Goodbye, 'Jogbra'...

May 2015: First up, though I still try to put up blog content whenever I can, it has been easier to more regularly visit the the Twitterverse. Follow me at @barethomas10 and let's keep the shirtless running flag flying. Of course, the blog still attracts very interesting comments, and good discussion. Keep it up.

Second, in the years since this venture launched, and as shirtless running among women has gone increasingly mainstream, the term "jogbra" has clearly declined in use. I will thus prefer "sportsbra" henceforth - as has already been the case on Twitter, and in recent posts here.

I continue to welcome guest posts (sent to on any related topic, including from those who would discourage stripping to the waist. I am myself of course a fervent convert to the joys of running bare. But let all voices be heard!

Friday, October 19, 2012

Becoming a shirtless runner (I): How does an example inspire?

Note: This begins a projected series of musings on that interesting process through which one changes from 'someone who runs with a shirt on' to 'someone who runs without'. Thoughts on this quite complex topic would be very welcome, whether you are a shirtless runner, an adamant opponent or no partisan of either side.

 Let me start with an inspiring tale from PHIL, straight from our Comments archives:

I met up with a buddy of mine for his first 5k race last weekend. He had been running on his own for the past few months so knew little about what to do at a race. After picking up our bib numbers, my buddy asked what to do next. I told him the race number goes on your shorts and to run without a shirt. I could tell he was uncomfortable since he paced around a bit, but once my shirt came off he did the same. Most of the shirtless runners were in the lead pack so I thought he might be peeved at me for telling him to run shirtless since we were far from the lead pack, but it went well. We met up the other night for a quick trail run and to my surprise he showed up shirtless, and he thanked me for showing him a better way to run...

Many's the time I've heard it reported that the journey to 'dispensing with the shirt' starts with the example of a friend or acquaintance. But if we converts actually consider their own experience, exactly how does an example 'act' on us?

One possibility posits a 'neutral' exerciser who has never considered the possibility of going shirtless or in jogbra. Then, along comes someone doing just that: A mental bomb goes in your brain and you think: 'Heck, that looks comfortable. It makes a lot of sense. Maybe I should try it...'

To my mind, however, it is unlikely that most of our conversion stories begin this way. Had our minds been really in this neutral state, we would probably 'think practically nothing of' the appearance of a shirtless would-be-exemplar; we would simply immediately ignore or forget it, beyond perhaps a momentary bemusement or amusement.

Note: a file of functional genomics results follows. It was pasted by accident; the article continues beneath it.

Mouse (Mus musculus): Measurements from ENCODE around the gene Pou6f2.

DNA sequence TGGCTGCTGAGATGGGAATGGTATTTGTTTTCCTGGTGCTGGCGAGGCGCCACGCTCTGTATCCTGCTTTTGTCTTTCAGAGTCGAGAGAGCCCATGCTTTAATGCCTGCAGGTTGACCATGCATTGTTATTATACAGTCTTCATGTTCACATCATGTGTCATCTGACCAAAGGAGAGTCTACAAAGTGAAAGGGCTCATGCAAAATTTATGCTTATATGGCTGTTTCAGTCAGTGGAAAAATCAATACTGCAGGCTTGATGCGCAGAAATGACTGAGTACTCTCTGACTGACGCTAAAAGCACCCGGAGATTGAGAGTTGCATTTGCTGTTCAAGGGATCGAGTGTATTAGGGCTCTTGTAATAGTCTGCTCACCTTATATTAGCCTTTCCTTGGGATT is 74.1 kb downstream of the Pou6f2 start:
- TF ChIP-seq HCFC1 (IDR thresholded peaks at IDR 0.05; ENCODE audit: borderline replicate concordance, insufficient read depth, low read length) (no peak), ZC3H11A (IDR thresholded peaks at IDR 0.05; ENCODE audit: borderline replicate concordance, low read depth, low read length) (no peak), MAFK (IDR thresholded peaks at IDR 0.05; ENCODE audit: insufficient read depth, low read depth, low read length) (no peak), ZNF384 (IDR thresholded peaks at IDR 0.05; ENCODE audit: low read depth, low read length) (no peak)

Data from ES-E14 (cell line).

I propose instead this scenario: By the time someone's example can jog us decisively in favour of stripping down, we would likely have been already engaged in an internal conflict. We would have experienced a certain constriction or discomfort in the course of physical exertion; the thought of removing the upper-body garment would already have been stirring as a pleasurable prospect. However, and this is critical, a contrary notion would have been trying to snuff it out. This 'opposing' notion might take the form of doubts regarding whether one's body is in decent shape for 'exposure', or whether one's friends or neighbours might be amused or scandalised.

It is only when such a tug-of-war has already begun, perhaps in some mild way, that stumbling across an 'example' or 'inspiration' can make a difference. At some level, the forces within us that have been urging shirtlessness would receive vindication or reinforcing. Opposed arguments suddenly seem weaker: The more the exemplar is an otherwise trusted or respected one, the more of an effect he or she is likely to have. To use this blog as an example (it is, after all, a 'friend' to all who would run sans shirt), I have received numerous notes from folks to say the writings therein have strengthened their impulse, or wish, to join the shirtless cause. I have yet to receive a communication from anyone claiming that said writings felt like some 'bolt from the blue', so that they had gone from 'never giving shirtless exercise a moment's thought' to now holding it a pleasing possibility.